Barely Lethal (2015)
Some Saturday nights call for playing a girly movie that defines the very definition of “chick flick.” That’s exactly what I found when watching this action film (many months back now). Wearing its heart on its sleeve, Barely Lethal gives us an insanely likable heroine and a script that isn’t short on sass.
The Hardman School “finishing school” for girls is unusual. Instead of social graces and basic arithmetic, this school teaches the finer points of weaponry and more specifically, acquiring a target. You see Hardman (Samuel L. Jackson) runs a government agency school that trains young girls to be assassins. Many of his students are orphans, including his brightest star, Agent 47 (Hailee Steinfeld). Agent 47 may excel at her job, but she also longs for a clean slate. Adding to her string of successes, she has just successfully secured the capture of one of the school’s greatest arch nemesis’ Victoria Knox (Jessica Alba). Only in so doing, Victoria bests her before she can react. Believing her to be dead, Hardman and her team leaves her behind.
Seizing her opportunity, she crafts a new identity and adopts the name of Megan Walsh, promptly setting about living a normal teenage life. She pretends to be a Canadian foreign exchange student and picks the Larson family to be her hosts. Liz Larson (Dove Cameron) is less than thrilled her mother (Rachael Harris) is opening their home to a stranger, and when she meets Megan, she’s even more embarrassed by their guest who seems to know nothing about their peer group’s culture. As Megan struggles to fit in – and make friends with the cute guys she meets, she finds her experience living as normal nothing she expected, and everything she wanted.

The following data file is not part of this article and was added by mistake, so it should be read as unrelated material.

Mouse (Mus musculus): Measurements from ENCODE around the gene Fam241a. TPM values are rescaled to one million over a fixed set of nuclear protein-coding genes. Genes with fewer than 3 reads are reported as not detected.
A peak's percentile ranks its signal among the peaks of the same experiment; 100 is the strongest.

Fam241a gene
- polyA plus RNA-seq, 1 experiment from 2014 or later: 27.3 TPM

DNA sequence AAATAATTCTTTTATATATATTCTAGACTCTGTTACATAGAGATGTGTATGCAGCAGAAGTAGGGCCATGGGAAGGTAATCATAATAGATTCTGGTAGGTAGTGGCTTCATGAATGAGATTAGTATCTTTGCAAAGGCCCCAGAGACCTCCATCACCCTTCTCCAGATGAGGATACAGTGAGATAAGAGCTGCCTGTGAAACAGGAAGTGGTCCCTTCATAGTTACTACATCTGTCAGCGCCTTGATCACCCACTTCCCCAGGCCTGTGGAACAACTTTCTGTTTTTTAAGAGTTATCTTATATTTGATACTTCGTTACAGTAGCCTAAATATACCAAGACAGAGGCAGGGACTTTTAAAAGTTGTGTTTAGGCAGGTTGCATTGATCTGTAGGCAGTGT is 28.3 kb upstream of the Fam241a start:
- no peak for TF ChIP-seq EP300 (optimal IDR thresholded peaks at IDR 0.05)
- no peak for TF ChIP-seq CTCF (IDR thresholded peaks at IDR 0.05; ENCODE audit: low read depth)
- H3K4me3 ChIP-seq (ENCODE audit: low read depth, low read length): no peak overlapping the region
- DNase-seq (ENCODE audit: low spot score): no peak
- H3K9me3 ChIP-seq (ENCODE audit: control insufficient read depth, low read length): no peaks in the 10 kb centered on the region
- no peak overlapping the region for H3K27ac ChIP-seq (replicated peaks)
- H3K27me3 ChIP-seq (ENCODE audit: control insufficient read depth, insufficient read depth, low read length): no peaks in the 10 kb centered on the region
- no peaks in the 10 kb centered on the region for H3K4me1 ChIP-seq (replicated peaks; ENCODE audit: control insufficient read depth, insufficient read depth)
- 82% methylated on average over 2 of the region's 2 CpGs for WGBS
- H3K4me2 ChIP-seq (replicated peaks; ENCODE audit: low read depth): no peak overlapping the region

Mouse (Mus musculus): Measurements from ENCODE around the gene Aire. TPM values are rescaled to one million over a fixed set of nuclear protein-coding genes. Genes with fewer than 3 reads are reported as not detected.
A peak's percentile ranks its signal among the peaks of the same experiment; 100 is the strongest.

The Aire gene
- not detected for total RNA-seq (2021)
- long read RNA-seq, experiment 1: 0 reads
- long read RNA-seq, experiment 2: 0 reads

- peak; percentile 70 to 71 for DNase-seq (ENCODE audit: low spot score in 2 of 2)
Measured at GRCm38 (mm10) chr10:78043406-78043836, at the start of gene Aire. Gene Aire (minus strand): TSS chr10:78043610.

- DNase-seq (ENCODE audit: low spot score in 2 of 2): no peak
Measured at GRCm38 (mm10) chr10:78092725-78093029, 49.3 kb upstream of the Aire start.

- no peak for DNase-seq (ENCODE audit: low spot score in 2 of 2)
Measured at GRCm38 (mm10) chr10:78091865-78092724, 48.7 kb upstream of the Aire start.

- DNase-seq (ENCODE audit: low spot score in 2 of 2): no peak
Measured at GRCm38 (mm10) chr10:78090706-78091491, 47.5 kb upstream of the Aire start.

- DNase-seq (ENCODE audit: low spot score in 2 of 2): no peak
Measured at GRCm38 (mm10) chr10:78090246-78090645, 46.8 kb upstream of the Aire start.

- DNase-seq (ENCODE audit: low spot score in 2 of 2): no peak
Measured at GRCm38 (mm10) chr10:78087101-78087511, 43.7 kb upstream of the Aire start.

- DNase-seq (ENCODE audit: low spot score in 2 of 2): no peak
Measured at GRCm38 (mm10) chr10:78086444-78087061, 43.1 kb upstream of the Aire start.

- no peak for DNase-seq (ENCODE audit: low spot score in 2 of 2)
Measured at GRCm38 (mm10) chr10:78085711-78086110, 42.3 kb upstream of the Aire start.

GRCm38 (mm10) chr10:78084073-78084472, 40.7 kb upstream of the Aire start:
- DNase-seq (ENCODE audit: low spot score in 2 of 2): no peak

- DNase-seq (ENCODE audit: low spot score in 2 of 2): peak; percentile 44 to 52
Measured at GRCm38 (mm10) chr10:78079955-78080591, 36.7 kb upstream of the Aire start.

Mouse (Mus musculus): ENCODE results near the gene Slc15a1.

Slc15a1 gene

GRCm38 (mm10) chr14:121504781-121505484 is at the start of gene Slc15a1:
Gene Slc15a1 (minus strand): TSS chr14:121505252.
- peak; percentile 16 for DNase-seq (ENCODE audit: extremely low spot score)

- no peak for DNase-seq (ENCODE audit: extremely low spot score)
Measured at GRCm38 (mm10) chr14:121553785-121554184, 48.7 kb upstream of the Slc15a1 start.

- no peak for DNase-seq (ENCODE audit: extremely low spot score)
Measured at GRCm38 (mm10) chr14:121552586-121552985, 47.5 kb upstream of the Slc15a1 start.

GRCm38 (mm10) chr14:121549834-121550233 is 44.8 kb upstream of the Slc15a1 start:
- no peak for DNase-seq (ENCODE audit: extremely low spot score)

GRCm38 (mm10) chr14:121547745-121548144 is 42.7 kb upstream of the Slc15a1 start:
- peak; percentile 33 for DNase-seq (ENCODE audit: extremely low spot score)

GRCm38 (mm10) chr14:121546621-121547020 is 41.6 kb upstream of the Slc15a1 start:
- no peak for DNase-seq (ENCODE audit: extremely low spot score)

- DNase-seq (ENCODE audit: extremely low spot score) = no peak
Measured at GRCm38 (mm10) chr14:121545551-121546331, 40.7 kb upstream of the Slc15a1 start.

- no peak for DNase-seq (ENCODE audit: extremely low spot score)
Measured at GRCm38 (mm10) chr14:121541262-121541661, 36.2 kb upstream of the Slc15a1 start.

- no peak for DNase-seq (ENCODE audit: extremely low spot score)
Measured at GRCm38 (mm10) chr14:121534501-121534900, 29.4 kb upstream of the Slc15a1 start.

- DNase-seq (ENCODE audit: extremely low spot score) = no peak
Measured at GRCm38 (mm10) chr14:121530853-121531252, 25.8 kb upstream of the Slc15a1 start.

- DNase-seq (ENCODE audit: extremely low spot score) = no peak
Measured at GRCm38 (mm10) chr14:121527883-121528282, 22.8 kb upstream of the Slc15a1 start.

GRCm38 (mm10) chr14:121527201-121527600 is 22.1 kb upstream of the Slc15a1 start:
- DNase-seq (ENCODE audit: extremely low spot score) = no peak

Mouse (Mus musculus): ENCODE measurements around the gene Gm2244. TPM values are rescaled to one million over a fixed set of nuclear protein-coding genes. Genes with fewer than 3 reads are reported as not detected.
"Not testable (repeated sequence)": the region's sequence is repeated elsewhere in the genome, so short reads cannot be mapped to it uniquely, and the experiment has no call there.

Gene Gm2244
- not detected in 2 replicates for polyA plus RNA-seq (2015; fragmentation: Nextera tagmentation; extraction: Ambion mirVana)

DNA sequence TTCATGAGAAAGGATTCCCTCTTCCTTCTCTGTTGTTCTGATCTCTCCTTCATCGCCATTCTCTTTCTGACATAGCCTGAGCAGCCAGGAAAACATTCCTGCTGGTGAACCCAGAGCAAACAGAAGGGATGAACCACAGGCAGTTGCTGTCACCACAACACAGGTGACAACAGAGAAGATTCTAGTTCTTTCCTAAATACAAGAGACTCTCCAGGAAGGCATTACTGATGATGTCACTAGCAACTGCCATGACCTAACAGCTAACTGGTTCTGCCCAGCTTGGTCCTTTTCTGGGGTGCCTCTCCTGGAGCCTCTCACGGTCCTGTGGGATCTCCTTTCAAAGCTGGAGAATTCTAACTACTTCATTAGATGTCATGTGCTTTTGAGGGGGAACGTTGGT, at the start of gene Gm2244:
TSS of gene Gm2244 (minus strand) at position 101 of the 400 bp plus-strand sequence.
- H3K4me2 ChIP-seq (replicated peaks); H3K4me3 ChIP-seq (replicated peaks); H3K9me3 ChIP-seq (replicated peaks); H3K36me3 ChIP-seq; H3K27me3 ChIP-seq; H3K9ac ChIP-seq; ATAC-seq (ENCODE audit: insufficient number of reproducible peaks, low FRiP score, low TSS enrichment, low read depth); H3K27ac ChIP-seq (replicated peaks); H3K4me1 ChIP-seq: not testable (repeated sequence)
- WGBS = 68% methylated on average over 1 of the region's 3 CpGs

Though this film had more crude humor than anticipated of a PG13 teen comedy, I thought it was 100% charming. Part of this could have to do with Hailee Steinfeld headlining. Her exuberance for each of the roles she played – whether it’s that of an enthusiastic, bubbly teenager (as is the case here; the hilarious bit involving her binge-watching 90s teen flicks is fantastic as is her reliance on that “education”) or a staid, more mature character (3 Days to Kill or True Grit), her acting never ceases to amaze. I suspect she’s one up-and-coming actress who will indeed go far. The banter between her and Liz is fantastic. I enjoyed their reluctant friendship, and the eventual mutual respect they seem to have for one another. Really, everyone is terrific in their respective roles. Having seen Rachael in Suits, it was an unexpected treat to see her in a vastly different role and Liz’s brother, Parker gets in some great quips.
Though everything is approached with humor, this isn’t the kind of film everyone will like. For those it's not a good fit for, there’s a moral line that’s sometimes questionable given what the girls have been trained to do. Until the entire story wraps, we’re never quite sure what Hardman’s purpose is. Is he really up to nefarious business or is he the big softie Megan thinks he is? It’s these questions that keep us in a perpetual guessing game while still having an inkling everything that needs to turn out well will. In the script’s pursuit to be funny, some of the scenes do falter and wander into the dreaded slapstick arena. There is a time and place for that type of humor, but I didn’t feel like this story needed it nor did it utilize it well. Especially considering most of the scenes are recycled “concepts” (i.e., girls fighting over a guy) that are worn out.